As I wrap up my week’s worth of goal setting for change, I come to the most important consideration: obedience to God…what does it look like?
In Luke 10, an expert in the law asks Jesus how to gain eternal life. Jesus turns to his opponent, asking him to summarize the Law on the topic. The expert’s reply meet with Jesus’ approval, “ ‘You must love the Lord your God with all your heart, all your soul, all your strength, and all your mind.’ And, ‘Love your neighbor as yourself’ ” (Luke 10:27).
We see this same refrain in Matthew 22:37-40 and in Mark 12:30-31. In fact, Jesus says, “The entire law and all the demands of the prophets are based on these two commandments” (Matt 22:40). Recently, I wrote about the Luke version of this passage for the online community DeeperWaters.us where we are reading through the Bible in a year, with all of the books in chronological order, using The One Year Chronological Bible, NLT. This is a great way to read through the Bible BTW.
As I read through chapter 10 in Luke, I saw something that was not recorded in the other two versions, something very powerful. Where Matthew and Mark move on past this encounter to share other teachings, in Luke, Jesus delves deeper into the meaning of the most important kind of obedience: love for God and for our neighbors–He immediately gives perfect illustrations of what each kind of love is (or isn’t).
When the expert in the Law asks, “Who is my neighbor?” he sets Jesus up to give one of his best loved teachings, The Parable of the Good Samaritan (Luke 10:30-37). The parable teaches that love for others should be wholehearted, impartial, and self-sacrificing.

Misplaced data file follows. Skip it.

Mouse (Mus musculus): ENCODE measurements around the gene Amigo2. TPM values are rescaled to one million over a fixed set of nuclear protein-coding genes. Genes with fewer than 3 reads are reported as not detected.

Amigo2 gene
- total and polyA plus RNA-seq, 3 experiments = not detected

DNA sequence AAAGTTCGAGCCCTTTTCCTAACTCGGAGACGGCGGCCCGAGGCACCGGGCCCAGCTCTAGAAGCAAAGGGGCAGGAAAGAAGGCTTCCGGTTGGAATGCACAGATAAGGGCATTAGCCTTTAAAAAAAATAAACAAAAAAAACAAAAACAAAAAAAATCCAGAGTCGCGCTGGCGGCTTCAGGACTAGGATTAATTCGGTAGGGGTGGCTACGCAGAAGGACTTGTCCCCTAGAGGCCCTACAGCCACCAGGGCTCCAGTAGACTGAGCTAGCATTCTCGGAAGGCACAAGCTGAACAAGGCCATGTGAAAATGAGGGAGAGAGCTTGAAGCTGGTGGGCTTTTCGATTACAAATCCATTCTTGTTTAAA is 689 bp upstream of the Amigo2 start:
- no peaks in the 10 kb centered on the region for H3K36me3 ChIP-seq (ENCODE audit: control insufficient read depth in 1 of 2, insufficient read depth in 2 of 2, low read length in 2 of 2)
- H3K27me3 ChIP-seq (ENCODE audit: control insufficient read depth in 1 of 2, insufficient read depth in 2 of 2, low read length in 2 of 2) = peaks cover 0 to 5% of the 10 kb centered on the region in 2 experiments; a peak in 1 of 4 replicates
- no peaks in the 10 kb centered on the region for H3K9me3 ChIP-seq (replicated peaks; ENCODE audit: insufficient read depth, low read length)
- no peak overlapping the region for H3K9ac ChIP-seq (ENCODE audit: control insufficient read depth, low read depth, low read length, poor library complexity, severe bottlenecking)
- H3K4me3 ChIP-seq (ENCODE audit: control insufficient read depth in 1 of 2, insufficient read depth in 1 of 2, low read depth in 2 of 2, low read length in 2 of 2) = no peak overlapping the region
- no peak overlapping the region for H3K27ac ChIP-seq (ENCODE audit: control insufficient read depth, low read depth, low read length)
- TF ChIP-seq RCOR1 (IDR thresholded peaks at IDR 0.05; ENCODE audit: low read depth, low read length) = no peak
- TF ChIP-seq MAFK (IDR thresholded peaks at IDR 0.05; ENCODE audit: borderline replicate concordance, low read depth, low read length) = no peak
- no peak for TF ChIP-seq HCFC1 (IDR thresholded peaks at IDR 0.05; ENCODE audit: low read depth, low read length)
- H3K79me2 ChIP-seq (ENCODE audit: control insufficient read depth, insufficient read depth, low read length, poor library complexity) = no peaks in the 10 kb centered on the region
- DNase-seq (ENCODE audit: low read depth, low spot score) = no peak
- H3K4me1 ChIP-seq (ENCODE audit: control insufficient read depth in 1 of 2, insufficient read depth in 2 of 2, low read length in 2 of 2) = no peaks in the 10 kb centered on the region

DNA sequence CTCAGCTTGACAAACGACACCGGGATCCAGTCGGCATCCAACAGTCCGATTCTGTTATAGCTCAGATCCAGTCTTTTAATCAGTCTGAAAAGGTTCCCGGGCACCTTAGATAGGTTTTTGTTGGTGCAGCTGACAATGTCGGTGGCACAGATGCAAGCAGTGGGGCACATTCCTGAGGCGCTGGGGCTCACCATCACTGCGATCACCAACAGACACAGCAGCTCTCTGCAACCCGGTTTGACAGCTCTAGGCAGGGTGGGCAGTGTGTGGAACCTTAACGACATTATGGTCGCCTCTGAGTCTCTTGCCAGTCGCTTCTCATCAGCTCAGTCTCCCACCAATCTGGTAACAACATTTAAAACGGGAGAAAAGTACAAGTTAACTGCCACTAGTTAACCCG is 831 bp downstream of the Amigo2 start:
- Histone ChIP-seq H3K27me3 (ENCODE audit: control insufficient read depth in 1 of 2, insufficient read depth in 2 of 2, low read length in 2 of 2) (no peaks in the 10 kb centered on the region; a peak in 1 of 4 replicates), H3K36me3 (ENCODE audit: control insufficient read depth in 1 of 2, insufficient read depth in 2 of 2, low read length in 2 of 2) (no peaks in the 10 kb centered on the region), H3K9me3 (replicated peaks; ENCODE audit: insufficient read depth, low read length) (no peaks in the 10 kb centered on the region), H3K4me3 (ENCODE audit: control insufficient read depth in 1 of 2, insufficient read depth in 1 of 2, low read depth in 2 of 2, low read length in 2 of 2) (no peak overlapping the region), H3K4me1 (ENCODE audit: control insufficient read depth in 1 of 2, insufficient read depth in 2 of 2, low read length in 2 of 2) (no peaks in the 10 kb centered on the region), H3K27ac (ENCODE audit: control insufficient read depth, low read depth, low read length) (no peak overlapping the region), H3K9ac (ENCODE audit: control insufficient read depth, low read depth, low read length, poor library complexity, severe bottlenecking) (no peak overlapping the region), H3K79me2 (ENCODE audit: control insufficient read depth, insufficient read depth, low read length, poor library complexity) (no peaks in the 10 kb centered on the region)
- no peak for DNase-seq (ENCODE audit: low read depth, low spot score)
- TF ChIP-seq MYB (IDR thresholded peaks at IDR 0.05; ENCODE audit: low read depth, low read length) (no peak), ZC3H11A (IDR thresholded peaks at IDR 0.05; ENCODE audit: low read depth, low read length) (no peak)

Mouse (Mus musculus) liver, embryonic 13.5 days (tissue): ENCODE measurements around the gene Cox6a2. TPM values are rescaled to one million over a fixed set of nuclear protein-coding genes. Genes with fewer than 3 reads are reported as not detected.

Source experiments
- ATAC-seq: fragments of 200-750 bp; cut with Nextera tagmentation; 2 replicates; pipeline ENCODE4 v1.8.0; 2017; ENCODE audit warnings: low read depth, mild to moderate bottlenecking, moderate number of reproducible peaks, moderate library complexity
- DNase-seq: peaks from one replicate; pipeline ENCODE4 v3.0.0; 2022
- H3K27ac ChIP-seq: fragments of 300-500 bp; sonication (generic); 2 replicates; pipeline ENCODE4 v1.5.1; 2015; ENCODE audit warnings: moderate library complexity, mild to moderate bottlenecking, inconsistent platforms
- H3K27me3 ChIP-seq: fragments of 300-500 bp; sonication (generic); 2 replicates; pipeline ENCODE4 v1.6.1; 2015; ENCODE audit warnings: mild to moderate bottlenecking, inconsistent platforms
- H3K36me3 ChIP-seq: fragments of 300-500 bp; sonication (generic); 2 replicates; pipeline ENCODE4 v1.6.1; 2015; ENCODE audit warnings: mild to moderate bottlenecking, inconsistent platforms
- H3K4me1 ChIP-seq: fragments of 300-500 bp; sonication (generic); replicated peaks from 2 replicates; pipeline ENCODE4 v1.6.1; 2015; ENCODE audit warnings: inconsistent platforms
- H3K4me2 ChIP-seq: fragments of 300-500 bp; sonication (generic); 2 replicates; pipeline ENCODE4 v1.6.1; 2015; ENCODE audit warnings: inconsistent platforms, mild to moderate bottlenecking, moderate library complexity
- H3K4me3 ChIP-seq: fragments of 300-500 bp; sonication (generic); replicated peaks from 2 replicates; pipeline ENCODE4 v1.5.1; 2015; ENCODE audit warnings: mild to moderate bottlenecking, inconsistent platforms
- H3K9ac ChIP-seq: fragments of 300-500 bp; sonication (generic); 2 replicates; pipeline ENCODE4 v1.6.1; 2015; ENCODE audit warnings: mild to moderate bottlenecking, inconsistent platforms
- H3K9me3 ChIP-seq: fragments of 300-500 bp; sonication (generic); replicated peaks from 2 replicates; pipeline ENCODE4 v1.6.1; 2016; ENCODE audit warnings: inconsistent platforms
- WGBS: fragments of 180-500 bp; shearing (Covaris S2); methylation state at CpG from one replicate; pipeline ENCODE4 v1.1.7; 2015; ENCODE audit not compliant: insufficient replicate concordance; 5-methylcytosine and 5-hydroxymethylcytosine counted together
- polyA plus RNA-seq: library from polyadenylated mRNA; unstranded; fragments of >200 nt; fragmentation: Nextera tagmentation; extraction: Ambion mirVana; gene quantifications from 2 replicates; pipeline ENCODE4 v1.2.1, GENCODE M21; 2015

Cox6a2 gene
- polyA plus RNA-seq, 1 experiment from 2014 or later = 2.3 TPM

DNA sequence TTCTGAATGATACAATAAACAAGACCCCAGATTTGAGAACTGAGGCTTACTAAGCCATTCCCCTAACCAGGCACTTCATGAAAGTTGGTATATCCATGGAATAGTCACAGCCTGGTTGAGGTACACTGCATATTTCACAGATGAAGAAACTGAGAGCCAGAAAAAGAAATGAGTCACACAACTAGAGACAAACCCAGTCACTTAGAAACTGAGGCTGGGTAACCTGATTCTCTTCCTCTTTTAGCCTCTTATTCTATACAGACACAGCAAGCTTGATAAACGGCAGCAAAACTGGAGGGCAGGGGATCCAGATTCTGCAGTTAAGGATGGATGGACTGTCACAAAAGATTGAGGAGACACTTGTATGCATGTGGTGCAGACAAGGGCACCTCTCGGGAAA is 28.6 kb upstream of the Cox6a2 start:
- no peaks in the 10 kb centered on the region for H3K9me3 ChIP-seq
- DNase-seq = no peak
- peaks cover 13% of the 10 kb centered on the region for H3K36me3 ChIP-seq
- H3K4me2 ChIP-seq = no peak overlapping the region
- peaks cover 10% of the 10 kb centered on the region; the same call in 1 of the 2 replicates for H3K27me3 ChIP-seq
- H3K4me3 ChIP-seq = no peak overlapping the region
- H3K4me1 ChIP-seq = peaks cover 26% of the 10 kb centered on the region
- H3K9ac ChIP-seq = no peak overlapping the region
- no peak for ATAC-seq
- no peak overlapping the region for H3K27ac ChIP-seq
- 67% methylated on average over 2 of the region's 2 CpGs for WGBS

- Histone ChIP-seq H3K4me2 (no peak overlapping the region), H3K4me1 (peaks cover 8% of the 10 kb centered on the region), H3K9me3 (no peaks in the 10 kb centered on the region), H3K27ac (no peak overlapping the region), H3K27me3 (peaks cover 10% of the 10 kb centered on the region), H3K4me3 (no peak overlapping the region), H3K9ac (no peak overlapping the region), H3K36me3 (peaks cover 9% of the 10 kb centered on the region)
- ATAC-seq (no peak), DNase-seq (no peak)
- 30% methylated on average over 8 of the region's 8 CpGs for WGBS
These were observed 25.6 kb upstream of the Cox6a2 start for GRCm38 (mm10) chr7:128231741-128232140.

Jesus’ teaching was not new or revolutionary. The experts in the law knew full well that God has always required his people to, “to do what is right, to love mercy, and to walk humbly with [their] God” (Micah 6:8).
In fact, the commandment to love your neighbor as you love yourself was given to the children of Israel way back in Leviticus 19:18. The commandment to love God first, and with your whole heart and life, was foundational to Hebrew law and daily prayer and worship; it comes from Deuteronomy 6:4-9 and appears in many other places as well.
First, Jesus gives the parable to show how we are to love people, by serving them humbly.
Then, Jesus visits Mary and Martha. Mary sits at His feet while Martha scurries around, resenting and criticizing her sister. Jesus chastises a grouchy Martha, “There is only one thing worth being concerned about. Mary has discovered it, and it will not be taken away from her” (Luke 10:42). Second, Jesus explains how we are to love God, by choosing Him before every other distraction.
The Lord knows how we tend to extremes–if we have to choose between the Mary way and the Martha way, God is clear: sacrificial love for people is commanded, but nothing, not even serving others, comes before God.
As wives and mothers, our lives often revolve around serving others. Too much busyness can lead to an attitude like Martha’s: critical and self-pitying. Focusing on Jesus, keeping the Lord first in our hearts, is the antidote to our weariness. Loving God best is the key to loving others well. His love gives us the grace we may lack, enabling us to obey.